Thursday, November 11, 2010

Harry Potter and the Half-Blood Prince, J. K. Rowling

Title:  Harry Potter and the Half-Blood Prince
Author:  J. K. Rowling
Pages:  652
Genre:  Young Adult, Fantasy, Fiction
Source:  As with the rest of this series... my bookshelf!
What you'll love:  Lots of information given, clearer picture of the Harry and Voldemort 7-book story, huge character development.
What will bug you:  There are actually moments where you find yourself feeling sorry for - gasp - Malfoy.

Harry returns to Hogwarts for his sixth year of studies.  The war against Voldemort is not going well - there is a new minister of Magic, the Muggle governments are beginning to notice that something is amiss, Ron and Hermione scan The Daily Prophet looking for news on the latest people who've gone missing or been killed, and Dumbledore is absent from the castle for long unexplained periods of time.

The students have a full year of new and challenging studies ahead of them, made a little more interesting because Harry finds a potions book bearing the name of the "Half-Blood Prince".  The book is full of notes; including spells and tips on potion making.  Harry is to receive private lessons with Dumbledore, where he will wade through Voldemort's past, hoping to understand him and his weaknesses.

Once again, here's my little disclaimer - this post will be spoiler city.  Be warned!

I'm not going to speak to soon, because I have not revisited book 7 yet... but the Half-Blood Prince is my favorite so far.  There's so much to talk about.

Let's begin at the beginning, I suppose.  

Snape.  

What an opener to this story.  Snape, Narcissa, and Bellatrix and the Unbreakable Vow.  This is such a chilling way to begin the story, and of course it makes me very sad because I love Snape so much.  I remember reading this for the first time, trying to ignore this foreshadowing that Snape will disappoint me.  You begin the story feeling like things are hopeless already - and it's only the first chapter!

Arriving at Hogwarts and finding out that Snape is now the Defense Against the Dark Arts professor does little to ease your mind.

Slughorn.

I kind of like him.  I know he's a little pompous, arrogant, self-important... all that.  But I can't help myself.  I think it's the idea of the walrus mustache.  

The love stories.

Of course Harry needs to end up with Ginny.  I'd like to have Ginny as a friend.  She's funny, confident, and not prissy in any way.  There has been so much foreshadowing of a relationship between Ron and Hermione.  If you are surprised by this in book 7 you're pretty thick.  I kind of wish they had come out with it at the end of book 6, although to be honest, I forget how it all comes about in book 7 - so I may decide I like Rowling's way of doing it (which shouldn't be a surprise because she seems to know her stuff...).

The best part of HBP is all the backstory on Voldemort.  The reader finds out so much information, and that is a big part of why I love this book so much.  Seeing Voldemort's grandfather and uncle - paired with their treatment of his mother - makes a lot click into place.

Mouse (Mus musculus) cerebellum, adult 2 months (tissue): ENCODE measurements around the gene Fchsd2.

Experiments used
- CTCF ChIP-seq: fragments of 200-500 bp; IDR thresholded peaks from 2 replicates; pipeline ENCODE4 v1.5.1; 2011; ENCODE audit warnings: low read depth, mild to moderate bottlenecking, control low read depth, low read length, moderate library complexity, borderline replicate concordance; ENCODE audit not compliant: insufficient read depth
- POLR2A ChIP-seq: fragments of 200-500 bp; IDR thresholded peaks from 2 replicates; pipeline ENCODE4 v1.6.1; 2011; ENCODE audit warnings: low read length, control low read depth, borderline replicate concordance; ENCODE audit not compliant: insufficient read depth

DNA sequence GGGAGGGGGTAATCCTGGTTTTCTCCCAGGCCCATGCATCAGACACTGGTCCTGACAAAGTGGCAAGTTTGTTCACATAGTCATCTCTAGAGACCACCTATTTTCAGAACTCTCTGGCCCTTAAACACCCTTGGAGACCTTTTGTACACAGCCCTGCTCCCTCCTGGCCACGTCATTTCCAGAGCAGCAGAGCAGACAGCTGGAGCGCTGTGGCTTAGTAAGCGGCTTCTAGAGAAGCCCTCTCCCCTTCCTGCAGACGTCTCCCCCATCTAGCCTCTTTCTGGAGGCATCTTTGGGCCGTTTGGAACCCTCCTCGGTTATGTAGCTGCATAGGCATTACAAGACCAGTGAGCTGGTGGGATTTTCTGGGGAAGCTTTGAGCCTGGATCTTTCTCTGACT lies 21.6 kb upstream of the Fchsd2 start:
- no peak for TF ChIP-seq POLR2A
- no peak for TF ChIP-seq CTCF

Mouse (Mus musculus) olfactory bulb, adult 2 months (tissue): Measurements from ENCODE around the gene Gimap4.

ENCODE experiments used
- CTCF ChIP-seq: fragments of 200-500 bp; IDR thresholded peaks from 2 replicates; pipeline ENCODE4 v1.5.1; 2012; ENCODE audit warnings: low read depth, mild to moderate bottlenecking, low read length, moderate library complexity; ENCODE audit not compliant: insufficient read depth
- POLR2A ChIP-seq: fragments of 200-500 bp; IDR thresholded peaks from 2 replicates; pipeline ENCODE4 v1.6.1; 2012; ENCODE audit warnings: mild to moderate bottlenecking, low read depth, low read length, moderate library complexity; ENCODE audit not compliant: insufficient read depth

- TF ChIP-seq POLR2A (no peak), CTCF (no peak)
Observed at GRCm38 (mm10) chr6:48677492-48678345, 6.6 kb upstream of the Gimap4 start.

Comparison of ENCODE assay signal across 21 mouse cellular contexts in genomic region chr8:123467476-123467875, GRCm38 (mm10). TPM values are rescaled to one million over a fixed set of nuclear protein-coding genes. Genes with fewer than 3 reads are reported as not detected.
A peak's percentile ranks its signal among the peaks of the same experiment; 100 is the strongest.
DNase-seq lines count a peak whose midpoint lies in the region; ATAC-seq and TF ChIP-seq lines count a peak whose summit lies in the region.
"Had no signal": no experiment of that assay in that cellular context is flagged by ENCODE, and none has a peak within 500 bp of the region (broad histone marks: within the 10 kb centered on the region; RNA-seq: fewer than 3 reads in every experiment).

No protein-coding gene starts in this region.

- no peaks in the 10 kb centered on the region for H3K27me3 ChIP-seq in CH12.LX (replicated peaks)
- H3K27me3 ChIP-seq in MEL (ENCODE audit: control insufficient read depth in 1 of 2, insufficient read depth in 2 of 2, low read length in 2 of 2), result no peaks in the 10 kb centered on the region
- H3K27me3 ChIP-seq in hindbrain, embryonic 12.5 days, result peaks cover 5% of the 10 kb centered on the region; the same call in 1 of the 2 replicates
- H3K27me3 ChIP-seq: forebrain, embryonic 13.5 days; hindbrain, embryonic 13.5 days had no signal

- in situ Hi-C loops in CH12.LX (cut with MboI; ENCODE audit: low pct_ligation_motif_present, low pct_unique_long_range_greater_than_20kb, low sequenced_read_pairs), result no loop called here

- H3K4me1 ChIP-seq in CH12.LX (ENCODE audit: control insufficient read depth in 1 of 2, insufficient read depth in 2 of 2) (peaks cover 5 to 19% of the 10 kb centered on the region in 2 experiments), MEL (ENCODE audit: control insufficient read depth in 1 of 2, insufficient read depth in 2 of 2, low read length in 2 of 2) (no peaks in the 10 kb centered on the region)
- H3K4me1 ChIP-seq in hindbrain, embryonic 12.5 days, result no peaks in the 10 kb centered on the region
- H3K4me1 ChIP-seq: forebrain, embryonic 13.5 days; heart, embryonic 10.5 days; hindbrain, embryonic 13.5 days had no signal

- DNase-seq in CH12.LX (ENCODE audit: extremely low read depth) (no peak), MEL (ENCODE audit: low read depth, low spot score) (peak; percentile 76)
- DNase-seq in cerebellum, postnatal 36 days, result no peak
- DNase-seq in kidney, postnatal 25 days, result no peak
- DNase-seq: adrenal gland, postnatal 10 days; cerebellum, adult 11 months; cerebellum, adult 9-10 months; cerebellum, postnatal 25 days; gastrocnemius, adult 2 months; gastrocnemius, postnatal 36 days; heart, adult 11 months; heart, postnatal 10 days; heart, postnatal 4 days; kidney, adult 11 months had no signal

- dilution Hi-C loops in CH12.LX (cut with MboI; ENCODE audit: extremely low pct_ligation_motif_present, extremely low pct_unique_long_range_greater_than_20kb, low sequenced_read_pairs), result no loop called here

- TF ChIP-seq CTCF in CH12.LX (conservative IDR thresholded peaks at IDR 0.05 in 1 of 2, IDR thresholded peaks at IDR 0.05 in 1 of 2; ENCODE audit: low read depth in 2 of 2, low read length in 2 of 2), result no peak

One of my favorite scenes Harry and Dumbledore visit in the Pensieve is when Dumbledore finds Tom Riddle at the orphanage.  It is so clear that this child is going to grow up into a disturbing adult.  The fact that he was aware of his magical abilities, and using them to hurt and bully - at such a young age! - is very telling.  

The idea of a Horcrux is great - very imaginative.  Understanding what they are, how many there were, and how many are left brings a real sense of purpose to the end of book 6 into book 7.  It's the first ending that outlines clearly what will be happening in the next year.  Knowing Harry, Ron, and Hermione will not be returning to Hogwarts has the reader expecting a very different kind of book to end the series.  Of course, it kind of makes sense that they will not be returning - with Dumbledore gone the school is not the same.

Dumbledore.

I know many people have said they cried when Dumbledore dies.  I can report that I am not one of those people, although it was very painful to read.  For me, my brain is constantly working - why is Snape doing this?  He can't really be on the wrong side, can he?  Clues are there - he does not harm Harry when Harry goes after him in front of Hagrid's hut.  Losing Dumbledore is tough to read.  I'm also struck by how hard this was for Malfoy.  Throughout the story, the reader has moments when you feel bad for him - even if it's just a little bit.  I think in the end he knows he has gotten in way over his head.  

As always - I'll leave you with my list of things that pop into my head when someone says Harry Potter and the Half-Blood Prince.
  1.  Seeing Snape's house - the unbreakable vow.
  2. Dumbledore sitting with the Dursley's - humming to himself - as Harry gets his trunk packed.  Dumbledore saying "Shall we assume you have invited me into your parlor?"
  3. Slughorn trying to rub elbows with the up-and-coming young wizards.  
  4. Harry having such success with his Half-Blood Prince potions book - and Hermione's anger at it.
  5. Seeing Voldemort's life story unfold.
  6. Harry retrieving the memory from Slughorn.
  7. Harry using the sectumsempra curse on Malfoy.  It is graphic!
  8. Dumbledore explaining what a Horcrux is after seeing Slughorn's true memory.
  9. Harry and Dumbledore in the cave.  Dumbledore drinking that horrible potion.
  10. The final scene between Dumbledore, Malfoy and finally Snape.
  11. Dumbledore's funeral.
I'm almost there... see you at the end of the series.  Don't forget to vote for your favorite Harry Potter book (in the upper right corner of the sidebar!).




Oh an aside... wow it's hard to run spell check on a Harry Potter review... 

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